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Our population statistics cover age, sex, race, Hispanic origin, migration, ancestry, language use, veterans, as well as population estimates and projections.
This section provides information on a range of educational topics, from educational attainment and school enrollment to school districts, costs and financing.
We measure the state of the nations workforce, including employment and unemployment levels, weeks and hours worked, occupations, and commuting.
Our statistics highlight trends in household and family composition, describe characteristics of the residents of housing units, and show how they are related.
Health statistics on insurance coverage, disability, fertility and other health issues are increasingly important in measuring the nation's overall well-being.
We measure the housing and construction industry, track homeownership rates, and produce statistics on the physical and financial characteristics of our homes.
The U.S. Census Bureau is the official source for U.S. export and import statistics and regulations governing the reporting of exports from the U.S.
The U.S. Census Bureau provides data for the Federal, state and local governments as well as voting, redistricting, apportionment and congressional affairs.
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Geography provides the framework for Census Bureau survey design, sample selection, data collection, tabulation, and dissemination.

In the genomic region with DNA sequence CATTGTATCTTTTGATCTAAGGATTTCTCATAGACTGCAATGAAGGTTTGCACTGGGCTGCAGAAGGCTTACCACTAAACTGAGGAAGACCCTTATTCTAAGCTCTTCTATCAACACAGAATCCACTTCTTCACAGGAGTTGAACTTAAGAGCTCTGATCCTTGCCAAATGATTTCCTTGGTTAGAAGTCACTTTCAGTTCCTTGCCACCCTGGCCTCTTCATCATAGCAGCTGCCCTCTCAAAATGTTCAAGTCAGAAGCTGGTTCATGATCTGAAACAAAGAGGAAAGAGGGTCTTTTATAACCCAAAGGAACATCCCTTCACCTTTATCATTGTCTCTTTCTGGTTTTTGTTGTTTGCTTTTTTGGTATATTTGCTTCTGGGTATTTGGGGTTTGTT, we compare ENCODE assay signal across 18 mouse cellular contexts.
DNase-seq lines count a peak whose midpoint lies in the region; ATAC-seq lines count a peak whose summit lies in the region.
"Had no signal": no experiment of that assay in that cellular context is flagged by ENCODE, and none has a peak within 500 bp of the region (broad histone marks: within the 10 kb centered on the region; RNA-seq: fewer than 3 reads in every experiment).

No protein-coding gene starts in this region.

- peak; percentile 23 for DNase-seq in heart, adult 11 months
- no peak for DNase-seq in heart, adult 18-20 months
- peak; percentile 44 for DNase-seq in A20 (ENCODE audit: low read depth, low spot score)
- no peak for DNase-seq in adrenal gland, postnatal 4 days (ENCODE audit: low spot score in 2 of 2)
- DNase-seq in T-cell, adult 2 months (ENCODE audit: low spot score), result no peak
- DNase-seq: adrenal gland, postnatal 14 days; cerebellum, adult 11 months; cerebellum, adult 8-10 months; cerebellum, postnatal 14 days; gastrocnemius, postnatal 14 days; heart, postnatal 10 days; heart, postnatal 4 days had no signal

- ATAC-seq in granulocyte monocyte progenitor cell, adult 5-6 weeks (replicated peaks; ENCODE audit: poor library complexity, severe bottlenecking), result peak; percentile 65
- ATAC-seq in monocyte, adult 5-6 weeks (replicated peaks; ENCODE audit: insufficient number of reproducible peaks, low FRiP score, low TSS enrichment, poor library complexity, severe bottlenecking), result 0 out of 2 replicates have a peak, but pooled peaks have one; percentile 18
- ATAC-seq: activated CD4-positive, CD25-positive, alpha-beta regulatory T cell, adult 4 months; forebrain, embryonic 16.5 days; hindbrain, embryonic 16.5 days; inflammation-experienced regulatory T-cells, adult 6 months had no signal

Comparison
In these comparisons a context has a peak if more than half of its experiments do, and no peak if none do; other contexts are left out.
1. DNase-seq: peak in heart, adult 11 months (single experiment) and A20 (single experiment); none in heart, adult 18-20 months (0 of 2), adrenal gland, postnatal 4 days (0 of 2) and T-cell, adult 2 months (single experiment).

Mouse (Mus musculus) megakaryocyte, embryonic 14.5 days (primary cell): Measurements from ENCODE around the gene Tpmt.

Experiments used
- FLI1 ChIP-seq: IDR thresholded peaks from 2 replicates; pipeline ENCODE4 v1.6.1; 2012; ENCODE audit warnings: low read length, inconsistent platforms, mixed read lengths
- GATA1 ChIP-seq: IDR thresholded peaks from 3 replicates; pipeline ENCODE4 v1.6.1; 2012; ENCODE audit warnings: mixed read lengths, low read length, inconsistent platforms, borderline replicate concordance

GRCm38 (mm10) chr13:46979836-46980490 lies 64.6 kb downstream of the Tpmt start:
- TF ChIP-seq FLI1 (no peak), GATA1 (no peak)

Geography is central to the work of the Bureau, providing the framework for survey design, sample selection, data collection, tabulation, and dissemination.
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The Geographic Support System Initiative will integrate improved address coverage, spatial feature updates, and enhanced quality assessment and measurement.
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Metropolitan and micropolitan areas are geographic entities used by Federal statistical agencies in collecting, tabulating, and publishing Federal statistics.
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Definitions of geographic terms, why geographic areas are defined, and how the Census Bureau defines geographic areas.
We conduct research on geographic topics such as how to define geographic areas and how geography changes over time.
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Our researchers explore innovative ways to conduct surveys, increase respondent participation, reduce costs, and improve accuracy.
Our surveys provide periodic and comprehensive statistics about the nation, critical for government programs, policies, and decisionmaking.
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Explore the rich historical background of an organization with roots almost as old as the nation.
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The Census Bureau's Director writes on how we measure America's people, places and economy.
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Provided data on current spending and plans for new spending in the U.S. on business plant and equipment. The United States Code, Title 13, authorized this survey and provided for voluntary quarterly and mandatory annual responses.